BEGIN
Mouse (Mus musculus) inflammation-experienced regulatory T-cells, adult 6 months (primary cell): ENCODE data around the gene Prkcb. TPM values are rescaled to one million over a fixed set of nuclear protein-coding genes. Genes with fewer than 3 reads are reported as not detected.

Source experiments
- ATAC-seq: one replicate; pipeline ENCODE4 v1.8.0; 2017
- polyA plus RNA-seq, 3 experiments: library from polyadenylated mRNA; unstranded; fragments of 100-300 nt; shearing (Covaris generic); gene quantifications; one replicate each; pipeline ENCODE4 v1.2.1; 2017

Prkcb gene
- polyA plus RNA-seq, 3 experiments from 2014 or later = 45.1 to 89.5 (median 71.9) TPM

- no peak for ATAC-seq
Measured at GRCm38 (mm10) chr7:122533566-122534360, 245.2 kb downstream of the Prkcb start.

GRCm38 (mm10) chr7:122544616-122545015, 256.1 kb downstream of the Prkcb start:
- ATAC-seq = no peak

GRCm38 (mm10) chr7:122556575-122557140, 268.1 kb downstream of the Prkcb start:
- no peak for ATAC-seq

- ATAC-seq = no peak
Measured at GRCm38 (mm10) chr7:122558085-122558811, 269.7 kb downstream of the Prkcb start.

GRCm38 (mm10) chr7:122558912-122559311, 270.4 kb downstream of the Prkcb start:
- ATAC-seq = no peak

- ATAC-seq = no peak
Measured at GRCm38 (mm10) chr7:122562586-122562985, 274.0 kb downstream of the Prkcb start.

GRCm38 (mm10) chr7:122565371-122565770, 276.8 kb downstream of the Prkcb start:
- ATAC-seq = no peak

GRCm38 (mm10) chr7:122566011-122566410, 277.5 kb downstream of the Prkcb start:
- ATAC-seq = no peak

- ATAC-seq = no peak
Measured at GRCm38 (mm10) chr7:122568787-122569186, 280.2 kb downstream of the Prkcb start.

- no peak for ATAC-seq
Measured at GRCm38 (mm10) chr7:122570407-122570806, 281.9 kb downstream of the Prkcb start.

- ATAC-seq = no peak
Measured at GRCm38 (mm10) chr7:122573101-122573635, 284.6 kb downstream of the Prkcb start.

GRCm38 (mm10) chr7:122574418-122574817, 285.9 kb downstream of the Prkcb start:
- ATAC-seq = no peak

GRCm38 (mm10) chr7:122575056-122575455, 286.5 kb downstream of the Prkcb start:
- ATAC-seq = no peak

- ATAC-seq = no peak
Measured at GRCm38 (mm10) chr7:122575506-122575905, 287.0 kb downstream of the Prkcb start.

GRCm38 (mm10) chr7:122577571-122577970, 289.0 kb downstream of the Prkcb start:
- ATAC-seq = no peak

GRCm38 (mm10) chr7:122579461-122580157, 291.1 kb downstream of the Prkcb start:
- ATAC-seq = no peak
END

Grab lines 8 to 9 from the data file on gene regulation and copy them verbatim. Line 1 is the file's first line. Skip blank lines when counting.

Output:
Measured at GRCm38 (mm10) chr7:122533566-122534360, 245.2 kb downstream of the Prkcb start.

GRCm38 (mm10) chr7:122544616-122545015, 256.1 kb downstream of the Prkcb start: